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During a typical legislative session, the hallways of the Oregon state capitol building in Salem are filled with dozens of lobbyists representing a variety of interests.


But when the 2013 session starts on Monday, Feb. 4, those hired guns will be joined by members of the Oregon Citizens Lobby.

The citizens lobby did a test run of sorts during the Legislature’s month-long February 2012 session. Karla Kay Edwards, the statewide director for Americans for Prosperity, was among the participants.

Edwards said the citizens lobby project is specific to Oregon, and is not being spearheaded by any specific group or individual.

“It’s a truly collaborative effort with a bunch of perspectives,” Edwards said. “None of us have titles. It’s a bunch of us working jointly together to try and move this thing forward.”

The complex nature of the legislative process can be intimidating for the average voter, Edwards said. But through the citizens lobby, people can learn how to participate and make a positive difference.

“We believe that people won’t engage the Legislature unless they have the tools to know how,” she said. “We want them to learn how to become involved and engaged with the Legislature and how to be effective with their own legislators and beyond.”

Once they complete their initial training, citizen lobbyists will be able to testify in committee, analyze bills and track them through the process.

“After you teach people how things happen, they recognize that they are as knowledgeable and can be as beneficial to the process as any elected legislator can be,” Edwards said. “It’s fun to see the empowerment of everyday citizens.”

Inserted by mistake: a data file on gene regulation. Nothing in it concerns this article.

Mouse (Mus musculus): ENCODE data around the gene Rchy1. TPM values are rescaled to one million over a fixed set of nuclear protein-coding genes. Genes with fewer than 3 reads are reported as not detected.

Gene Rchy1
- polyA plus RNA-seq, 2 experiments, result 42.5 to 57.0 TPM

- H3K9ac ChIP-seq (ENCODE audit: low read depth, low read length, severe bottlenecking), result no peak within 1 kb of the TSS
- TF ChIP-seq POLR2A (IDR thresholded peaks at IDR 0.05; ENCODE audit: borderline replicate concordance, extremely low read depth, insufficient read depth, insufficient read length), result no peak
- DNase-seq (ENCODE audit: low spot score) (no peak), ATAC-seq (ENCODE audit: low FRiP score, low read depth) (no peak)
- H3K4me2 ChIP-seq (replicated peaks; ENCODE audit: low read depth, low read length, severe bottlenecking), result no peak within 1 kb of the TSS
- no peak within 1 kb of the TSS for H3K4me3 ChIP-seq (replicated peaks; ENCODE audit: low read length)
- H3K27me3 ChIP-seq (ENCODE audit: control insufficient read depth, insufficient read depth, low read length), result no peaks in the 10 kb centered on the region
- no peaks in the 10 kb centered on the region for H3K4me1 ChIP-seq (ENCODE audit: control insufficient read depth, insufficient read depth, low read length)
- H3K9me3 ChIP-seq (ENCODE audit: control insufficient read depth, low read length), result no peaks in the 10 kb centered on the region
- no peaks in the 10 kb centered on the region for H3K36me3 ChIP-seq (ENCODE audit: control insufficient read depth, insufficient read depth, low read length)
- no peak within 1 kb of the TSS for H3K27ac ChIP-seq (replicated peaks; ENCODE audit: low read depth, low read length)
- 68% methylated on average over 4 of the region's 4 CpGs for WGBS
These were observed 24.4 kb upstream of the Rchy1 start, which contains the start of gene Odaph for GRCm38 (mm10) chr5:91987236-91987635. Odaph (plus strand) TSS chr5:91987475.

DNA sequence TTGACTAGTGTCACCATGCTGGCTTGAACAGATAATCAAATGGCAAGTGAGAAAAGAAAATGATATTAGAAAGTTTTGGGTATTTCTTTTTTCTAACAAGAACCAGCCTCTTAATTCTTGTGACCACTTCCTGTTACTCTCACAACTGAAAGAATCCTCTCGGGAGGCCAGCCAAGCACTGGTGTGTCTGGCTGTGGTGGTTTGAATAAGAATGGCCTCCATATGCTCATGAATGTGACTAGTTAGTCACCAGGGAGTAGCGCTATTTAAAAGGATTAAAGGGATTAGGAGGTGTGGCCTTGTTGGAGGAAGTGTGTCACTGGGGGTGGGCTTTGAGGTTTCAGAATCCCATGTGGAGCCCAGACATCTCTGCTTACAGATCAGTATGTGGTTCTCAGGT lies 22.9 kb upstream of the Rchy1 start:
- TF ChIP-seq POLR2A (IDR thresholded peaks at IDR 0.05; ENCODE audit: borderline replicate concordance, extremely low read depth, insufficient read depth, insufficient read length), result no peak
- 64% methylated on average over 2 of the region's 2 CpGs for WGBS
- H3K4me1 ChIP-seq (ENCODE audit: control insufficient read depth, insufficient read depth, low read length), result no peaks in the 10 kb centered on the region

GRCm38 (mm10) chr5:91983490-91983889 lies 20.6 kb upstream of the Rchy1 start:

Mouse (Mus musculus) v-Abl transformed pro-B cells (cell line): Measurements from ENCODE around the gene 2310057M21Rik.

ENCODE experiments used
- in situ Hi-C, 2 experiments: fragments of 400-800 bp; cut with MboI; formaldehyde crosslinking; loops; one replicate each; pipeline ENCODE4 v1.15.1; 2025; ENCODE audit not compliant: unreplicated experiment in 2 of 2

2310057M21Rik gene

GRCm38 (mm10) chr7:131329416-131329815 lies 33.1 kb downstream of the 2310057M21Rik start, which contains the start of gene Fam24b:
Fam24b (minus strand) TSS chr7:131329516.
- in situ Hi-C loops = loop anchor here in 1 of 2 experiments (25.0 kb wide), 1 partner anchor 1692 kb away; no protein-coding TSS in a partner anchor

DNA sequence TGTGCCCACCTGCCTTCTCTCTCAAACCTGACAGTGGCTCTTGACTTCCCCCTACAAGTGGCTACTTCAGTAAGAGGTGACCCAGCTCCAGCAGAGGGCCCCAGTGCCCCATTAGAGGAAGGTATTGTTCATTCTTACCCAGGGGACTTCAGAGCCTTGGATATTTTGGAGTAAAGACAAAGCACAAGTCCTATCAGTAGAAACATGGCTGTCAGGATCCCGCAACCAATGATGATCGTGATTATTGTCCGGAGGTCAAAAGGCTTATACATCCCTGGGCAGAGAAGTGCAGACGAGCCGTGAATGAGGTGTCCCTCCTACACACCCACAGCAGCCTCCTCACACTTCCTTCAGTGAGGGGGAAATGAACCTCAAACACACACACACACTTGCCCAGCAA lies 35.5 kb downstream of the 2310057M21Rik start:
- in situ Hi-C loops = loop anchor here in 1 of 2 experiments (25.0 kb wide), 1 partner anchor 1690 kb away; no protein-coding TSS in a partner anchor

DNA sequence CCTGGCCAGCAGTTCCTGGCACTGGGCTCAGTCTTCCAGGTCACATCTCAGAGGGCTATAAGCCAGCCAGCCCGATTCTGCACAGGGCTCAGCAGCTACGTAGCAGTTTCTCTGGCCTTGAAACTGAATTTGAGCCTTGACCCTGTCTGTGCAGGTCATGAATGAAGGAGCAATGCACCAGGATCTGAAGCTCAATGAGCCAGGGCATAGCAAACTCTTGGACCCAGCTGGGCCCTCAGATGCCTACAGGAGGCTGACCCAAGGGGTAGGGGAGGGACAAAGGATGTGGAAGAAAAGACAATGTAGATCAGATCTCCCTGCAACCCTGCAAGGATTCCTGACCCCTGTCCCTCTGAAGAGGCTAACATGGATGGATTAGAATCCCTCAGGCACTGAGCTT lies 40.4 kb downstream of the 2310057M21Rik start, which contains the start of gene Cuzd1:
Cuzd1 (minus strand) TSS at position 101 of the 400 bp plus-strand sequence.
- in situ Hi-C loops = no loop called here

Edwards said there should be enough citizen lobbyists on hand for the 2013 session to track what happens in all of the legislative committees. The advent of information and Internet technology enables people to take part, even if they live far from Salem.

“It doesn’t matter who is in charge of the Legislature,” Edwards said. “This is about citizens being involved in government and always partaking. Parties don’t dictate good policy. Citizens dictate good policy, and we’re trying to make that change.”

Trainings are set to take place all over the state in late January. The last one is scheduled from 6-8 p.m. Monday, Jan. 28, in the Willamette Room of the West End Building, 4101 Kruse Way, in Lake Oswego. That session also will be available online at www.anymeeting.com.

The citizen lobby also will have a “war room” in room 350 or 167A of the capitol building every Thursday from Feb. 7 through June 27.

Information compiled by citizen lobbyists will be made available by visiting www.tracktheirvote.org.

For additional information, visit www.oregoncitizenslobby.org or send an e-mail This email address is being protected from spambots. You need JavaScript enabled to view it..

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